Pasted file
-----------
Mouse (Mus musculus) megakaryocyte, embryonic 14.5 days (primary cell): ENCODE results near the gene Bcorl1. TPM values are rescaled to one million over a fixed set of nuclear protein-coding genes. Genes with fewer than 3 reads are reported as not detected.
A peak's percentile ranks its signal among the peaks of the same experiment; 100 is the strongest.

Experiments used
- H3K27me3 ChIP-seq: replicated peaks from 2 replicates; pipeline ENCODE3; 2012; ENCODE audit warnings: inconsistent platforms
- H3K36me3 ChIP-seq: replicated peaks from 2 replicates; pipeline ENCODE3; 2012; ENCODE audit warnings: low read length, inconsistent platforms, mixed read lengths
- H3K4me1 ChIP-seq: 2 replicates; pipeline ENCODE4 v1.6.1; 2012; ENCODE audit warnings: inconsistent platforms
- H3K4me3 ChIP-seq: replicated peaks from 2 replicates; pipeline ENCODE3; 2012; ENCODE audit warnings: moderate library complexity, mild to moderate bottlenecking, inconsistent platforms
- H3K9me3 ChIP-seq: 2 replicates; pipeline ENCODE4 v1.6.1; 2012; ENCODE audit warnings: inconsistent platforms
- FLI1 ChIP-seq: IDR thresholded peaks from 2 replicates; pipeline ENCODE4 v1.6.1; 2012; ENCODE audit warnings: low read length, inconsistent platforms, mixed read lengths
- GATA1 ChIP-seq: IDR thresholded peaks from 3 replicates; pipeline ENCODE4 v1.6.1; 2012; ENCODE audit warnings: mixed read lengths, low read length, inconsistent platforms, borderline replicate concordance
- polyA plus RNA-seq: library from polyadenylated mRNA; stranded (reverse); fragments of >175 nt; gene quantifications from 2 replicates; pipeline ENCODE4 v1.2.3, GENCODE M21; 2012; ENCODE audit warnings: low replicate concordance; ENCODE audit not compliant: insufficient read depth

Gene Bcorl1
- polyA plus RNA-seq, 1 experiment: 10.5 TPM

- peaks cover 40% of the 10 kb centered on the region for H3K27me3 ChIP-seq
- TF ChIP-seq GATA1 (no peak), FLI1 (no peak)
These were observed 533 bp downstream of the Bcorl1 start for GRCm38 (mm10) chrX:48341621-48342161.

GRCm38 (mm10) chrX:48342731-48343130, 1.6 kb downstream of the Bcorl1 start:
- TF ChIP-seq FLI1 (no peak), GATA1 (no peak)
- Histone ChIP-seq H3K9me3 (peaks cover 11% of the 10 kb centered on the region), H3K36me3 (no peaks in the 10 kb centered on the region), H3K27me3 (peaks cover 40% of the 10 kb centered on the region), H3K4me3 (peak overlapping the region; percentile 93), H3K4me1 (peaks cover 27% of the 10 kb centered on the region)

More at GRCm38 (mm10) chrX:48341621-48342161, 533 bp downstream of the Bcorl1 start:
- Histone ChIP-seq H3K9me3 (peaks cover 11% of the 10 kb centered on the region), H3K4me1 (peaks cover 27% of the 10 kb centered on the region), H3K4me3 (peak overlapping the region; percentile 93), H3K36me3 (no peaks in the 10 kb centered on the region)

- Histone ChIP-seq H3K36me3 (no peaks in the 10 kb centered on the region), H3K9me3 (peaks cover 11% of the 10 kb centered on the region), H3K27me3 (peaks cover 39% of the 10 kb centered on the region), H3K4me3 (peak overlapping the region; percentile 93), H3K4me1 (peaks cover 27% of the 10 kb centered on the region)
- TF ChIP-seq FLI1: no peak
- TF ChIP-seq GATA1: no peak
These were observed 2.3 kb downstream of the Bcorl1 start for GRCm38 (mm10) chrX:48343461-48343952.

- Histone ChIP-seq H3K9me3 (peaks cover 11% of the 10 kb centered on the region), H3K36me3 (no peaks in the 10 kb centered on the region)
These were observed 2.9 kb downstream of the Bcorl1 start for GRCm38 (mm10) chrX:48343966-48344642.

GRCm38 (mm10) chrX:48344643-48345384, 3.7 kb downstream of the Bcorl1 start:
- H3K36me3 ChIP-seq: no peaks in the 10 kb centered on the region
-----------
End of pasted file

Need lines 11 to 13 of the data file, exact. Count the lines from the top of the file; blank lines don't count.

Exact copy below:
- polyA plus RNA-seq: library from polyadenylated mRNA; stranded (reverse); fragments of >175 nt; gene quantifications from 2 replicates; pipeline ENCODE4 v1.2.3, GENCODE M21; 2012; ENCODE audit warnings: low replicate concordance; ENCODE audit not compliant: insufficient read depth

Gene Bcorl1
- polyA plus RNA-seq, 1 experiment: 10.5 TPM